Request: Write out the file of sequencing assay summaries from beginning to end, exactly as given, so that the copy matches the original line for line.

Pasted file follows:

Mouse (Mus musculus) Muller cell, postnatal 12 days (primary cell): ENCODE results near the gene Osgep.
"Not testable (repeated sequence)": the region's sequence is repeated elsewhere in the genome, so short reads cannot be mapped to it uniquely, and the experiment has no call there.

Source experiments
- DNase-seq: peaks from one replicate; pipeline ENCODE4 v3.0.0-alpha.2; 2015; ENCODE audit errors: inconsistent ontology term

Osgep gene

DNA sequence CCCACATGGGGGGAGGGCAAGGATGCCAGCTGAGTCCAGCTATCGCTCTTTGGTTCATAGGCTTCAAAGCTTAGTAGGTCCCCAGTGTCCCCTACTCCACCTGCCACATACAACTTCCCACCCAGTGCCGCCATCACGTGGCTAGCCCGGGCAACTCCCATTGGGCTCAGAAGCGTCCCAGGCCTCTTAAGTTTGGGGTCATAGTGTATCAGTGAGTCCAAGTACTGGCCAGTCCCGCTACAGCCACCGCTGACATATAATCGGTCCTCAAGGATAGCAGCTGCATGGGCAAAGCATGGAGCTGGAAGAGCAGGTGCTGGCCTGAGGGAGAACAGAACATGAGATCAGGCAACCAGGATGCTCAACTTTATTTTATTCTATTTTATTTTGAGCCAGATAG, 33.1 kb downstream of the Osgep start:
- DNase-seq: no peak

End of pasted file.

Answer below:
Mouse (Mus musculus) Muller cell, postnatal 12 days (primary cell): ENCODE results near the gene Osgep.
"Not testable (repeated sequence)": the region's sequence is repeated elsewhere in the genome, so short reads cannot be mapped to it uniquely, and the experiment has no call there.

Source experiments
- DNase-seq: peaks from one replicate; pipeline ENCODE4 v3.0.0-alpha.2; 2015; ENCODE audit errors: inconsistent ontology term

Osgep gene

DNA sequence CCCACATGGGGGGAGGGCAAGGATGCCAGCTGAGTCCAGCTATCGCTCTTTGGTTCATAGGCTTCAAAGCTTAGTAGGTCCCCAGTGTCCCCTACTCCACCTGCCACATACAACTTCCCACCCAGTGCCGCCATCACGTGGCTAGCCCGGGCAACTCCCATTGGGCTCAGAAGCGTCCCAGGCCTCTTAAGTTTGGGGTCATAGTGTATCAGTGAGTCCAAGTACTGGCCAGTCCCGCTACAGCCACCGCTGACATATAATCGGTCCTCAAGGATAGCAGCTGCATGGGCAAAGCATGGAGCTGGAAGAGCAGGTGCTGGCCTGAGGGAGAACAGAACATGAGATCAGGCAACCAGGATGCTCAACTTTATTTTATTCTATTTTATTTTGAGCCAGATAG, 33.1 kb downstream of the Osgep start:
- DNase-seq: no peak